There’s an interesting, temporary migration taking place this week in Lost Pines, Texas—a spectacular rural setting on a slow-flowing segment of the Colorado River roughly 20 miles southeast of Austin. Many of the “birds” involved in this migration have flown in, from a variety of spots around the world, to nest for less than 48 hours. They/we can be observed eating and interacting together for brief, concentrated periods of time in ever-changing groupings that are far from predicable at any given time. And, if we are successful once we return to our regular habitats (schools, colleges, universities, classrooms, museums, libraries, and other educational organizations around the world), the eggs we lay and hatch here in Lost Pines could help change the way teaching-training-learning takes place.
Our gathering—“The Black Swan Ball”—is a by-invitation-only educational-technology symposium unlike any I have ever seen before. Organized and produced by the New Media Consortium (NMC), it has attracted approximately 50 of us who have varying levels of involvement in NMC’s Horizon Project—that ongoing global endeavor to document and examine “key trends, significant challenges, and emerging technologies for their potential impact” in a variety of educational settings.
What makes this particular gathering unusual and tremendously intriguing is that it has been framed around a specific book—Nassim Nicholas Taleb’s The Black Swan: The Impact of the Highly Improbable—and appears to be structured to produce what Taleb promotes in his book: a greater awareness of the incorrect assumptions we make in formulating predictions, and, with that enhanced awareness, a better ability to react to events and situations we previously considered “improbable”—particularly at that lovely intersection of the teaching-training-learning process and the educational technology that supports that process.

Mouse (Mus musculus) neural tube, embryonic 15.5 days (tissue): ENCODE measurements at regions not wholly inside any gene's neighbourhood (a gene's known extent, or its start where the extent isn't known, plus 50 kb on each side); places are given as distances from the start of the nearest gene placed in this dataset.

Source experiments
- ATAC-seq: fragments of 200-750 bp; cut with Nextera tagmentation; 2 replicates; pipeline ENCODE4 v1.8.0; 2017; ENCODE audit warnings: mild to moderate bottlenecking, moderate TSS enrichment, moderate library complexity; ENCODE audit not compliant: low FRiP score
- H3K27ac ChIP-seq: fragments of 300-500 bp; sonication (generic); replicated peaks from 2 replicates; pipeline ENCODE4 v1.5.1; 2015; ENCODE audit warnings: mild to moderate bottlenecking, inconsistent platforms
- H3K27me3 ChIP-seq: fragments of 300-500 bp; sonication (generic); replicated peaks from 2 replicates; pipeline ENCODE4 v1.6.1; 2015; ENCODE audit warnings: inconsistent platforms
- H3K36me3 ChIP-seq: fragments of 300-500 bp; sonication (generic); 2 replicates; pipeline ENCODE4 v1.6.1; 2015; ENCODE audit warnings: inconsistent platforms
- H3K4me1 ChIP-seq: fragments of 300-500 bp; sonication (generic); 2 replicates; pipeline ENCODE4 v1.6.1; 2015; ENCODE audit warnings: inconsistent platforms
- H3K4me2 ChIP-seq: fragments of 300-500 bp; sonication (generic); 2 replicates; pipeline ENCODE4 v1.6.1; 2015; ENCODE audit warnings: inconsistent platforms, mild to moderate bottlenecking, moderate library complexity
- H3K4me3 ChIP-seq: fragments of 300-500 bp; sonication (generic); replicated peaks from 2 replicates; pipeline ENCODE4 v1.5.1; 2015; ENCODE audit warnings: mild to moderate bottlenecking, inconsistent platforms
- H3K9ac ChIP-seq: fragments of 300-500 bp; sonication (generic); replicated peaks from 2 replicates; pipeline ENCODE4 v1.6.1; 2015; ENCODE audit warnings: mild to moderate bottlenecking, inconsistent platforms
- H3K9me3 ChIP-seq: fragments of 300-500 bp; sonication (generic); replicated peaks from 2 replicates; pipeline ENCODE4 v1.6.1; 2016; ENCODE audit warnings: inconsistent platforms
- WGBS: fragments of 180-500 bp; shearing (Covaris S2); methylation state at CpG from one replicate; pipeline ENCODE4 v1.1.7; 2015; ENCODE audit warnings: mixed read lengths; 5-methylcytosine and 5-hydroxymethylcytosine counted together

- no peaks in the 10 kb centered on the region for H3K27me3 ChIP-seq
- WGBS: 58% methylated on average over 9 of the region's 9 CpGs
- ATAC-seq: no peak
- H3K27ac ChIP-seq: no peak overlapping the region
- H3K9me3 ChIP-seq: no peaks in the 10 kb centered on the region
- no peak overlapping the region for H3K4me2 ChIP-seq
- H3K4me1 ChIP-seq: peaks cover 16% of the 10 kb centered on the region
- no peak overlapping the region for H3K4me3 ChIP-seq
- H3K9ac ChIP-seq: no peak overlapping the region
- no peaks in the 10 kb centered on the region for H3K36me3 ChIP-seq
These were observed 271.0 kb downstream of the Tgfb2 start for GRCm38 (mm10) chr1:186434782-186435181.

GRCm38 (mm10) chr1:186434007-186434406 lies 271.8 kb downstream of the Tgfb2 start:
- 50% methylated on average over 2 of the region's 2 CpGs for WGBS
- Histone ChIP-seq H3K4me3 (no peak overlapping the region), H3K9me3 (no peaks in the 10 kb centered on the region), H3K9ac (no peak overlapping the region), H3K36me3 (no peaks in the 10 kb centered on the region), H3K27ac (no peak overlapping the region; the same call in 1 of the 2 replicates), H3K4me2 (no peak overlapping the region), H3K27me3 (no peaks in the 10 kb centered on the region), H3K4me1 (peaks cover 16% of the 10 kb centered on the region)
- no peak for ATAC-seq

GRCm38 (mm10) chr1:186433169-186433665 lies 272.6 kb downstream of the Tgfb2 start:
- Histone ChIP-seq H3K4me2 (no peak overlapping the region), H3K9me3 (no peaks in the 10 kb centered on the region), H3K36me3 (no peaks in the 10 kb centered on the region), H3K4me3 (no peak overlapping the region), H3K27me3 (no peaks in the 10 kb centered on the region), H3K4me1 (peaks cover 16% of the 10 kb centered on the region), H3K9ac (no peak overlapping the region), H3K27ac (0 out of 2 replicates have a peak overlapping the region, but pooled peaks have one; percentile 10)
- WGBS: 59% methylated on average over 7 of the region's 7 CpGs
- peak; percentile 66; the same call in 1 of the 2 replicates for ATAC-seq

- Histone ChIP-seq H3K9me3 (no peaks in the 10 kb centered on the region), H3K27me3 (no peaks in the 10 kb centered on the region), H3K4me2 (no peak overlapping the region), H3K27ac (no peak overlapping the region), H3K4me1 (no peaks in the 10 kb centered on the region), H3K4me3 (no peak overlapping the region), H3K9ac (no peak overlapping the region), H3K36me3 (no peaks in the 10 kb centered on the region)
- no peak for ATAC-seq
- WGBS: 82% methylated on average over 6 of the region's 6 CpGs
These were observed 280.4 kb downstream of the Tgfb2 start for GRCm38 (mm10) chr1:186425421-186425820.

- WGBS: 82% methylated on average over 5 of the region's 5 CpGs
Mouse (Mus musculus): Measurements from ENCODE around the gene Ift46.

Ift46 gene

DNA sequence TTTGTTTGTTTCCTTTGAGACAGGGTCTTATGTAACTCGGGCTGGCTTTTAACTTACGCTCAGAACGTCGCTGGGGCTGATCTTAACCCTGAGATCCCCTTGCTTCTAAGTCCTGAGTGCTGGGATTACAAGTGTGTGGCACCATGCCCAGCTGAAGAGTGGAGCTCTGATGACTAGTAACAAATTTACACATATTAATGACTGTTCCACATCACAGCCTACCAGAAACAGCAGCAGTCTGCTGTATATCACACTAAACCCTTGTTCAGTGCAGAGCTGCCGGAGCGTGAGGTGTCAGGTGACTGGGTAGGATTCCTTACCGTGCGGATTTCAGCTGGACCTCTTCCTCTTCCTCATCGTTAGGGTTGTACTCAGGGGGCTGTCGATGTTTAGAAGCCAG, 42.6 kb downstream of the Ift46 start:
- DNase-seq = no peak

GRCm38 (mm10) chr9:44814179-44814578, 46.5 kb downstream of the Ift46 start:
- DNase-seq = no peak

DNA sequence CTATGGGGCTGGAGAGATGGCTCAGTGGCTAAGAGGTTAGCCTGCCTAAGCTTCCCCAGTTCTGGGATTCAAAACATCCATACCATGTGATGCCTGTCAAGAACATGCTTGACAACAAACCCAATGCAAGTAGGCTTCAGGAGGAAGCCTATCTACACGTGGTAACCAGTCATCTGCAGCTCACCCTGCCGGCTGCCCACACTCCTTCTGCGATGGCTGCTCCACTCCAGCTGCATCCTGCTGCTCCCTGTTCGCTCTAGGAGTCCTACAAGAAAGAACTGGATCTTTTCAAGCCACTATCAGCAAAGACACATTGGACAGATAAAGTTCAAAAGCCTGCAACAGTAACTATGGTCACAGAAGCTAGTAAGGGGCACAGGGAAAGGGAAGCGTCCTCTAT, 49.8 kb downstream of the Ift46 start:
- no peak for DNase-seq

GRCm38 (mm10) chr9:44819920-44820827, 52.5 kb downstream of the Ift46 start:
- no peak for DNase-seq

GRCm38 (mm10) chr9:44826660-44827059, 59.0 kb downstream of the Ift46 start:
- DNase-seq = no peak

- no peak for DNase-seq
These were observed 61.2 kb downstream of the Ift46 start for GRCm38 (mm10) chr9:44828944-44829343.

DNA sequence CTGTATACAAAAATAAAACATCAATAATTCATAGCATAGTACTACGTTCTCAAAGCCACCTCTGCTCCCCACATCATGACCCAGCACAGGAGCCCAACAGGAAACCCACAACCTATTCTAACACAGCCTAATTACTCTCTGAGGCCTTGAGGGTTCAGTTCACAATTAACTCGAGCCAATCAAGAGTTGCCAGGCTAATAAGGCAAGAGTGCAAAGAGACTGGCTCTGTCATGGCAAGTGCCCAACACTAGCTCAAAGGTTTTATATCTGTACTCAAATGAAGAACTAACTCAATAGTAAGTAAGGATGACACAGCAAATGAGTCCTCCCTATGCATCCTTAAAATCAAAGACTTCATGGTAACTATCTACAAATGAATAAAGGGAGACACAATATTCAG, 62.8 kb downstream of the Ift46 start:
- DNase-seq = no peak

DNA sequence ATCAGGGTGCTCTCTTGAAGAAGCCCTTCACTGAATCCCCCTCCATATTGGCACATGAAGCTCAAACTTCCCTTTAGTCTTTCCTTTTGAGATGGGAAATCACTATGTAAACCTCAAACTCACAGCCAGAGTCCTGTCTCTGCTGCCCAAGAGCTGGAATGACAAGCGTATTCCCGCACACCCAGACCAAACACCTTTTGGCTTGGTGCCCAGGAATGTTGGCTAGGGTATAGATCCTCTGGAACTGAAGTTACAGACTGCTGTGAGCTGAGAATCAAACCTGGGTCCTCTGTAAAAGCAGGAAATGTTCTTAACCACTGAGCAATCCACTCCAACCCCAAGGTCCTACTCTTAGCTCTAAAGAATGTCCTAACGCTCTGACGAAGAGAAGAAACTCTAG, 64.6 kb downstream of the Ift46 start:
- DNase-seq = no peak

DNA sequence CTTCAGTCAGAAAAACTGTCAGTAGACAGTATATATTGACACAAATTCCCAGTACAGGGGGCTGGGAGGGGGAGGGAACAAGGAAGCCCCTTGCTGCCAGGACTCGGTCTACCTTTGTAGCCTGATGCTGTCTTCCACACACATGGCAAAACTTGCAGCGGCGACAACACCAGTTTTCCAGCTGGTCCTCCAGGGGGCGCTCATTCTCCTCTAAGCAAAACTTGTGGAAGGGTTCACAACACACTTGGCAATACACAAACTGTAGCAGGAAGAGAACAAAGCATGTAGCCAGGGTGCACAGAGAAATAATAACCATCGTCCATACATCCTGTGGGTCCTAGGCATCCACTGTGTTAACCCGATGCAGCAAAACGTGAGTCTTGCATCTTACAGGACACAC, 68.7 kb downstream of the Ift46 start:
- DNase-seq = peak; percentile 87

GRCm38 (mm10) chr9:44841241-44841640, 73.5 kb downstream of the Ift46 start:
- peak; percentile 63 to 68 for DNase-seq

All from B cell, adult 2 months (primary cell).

The “improbable” element that originally gave Taleb’s book (and our NMC symposium) its title was the long-held belief in Europe that all swans were white—a belief maintained until a Dutch explorer, in 1697, encountered black swans in Australia, a Wikipedia article reminds us. From this, Taleb draws (on the first page of the prologue to his book) the conclusion that a “single observation can invalidate a general statement derived from millennia of confirmatory sightings of millions of white swans.”
Taleb, in his book, is extremely specific about what a Black Swan is in the world he inhabits: “First, it is an outlier, as it lies outside the realm of regular expectations, because nothing in the past can convincingly point to its possibility. Second, it carries an extreme impact. Third, in spite of its outlier status, human nature makes us concoct explanations for its occurrence after the fact, making it explainable and predictable” (pp. xvii-xviii).
This makes the idea of a “Black Swan Ball” intriguing—not just for those of us in Lost Pines, but for anyone who wants to move from the familiar nest of ed-tech trends as we perceive them into the Black Swan world of teaching-training-learning where we look to what we see as the improbable to imagine how we might effectively react to it to the benefit of those we serve.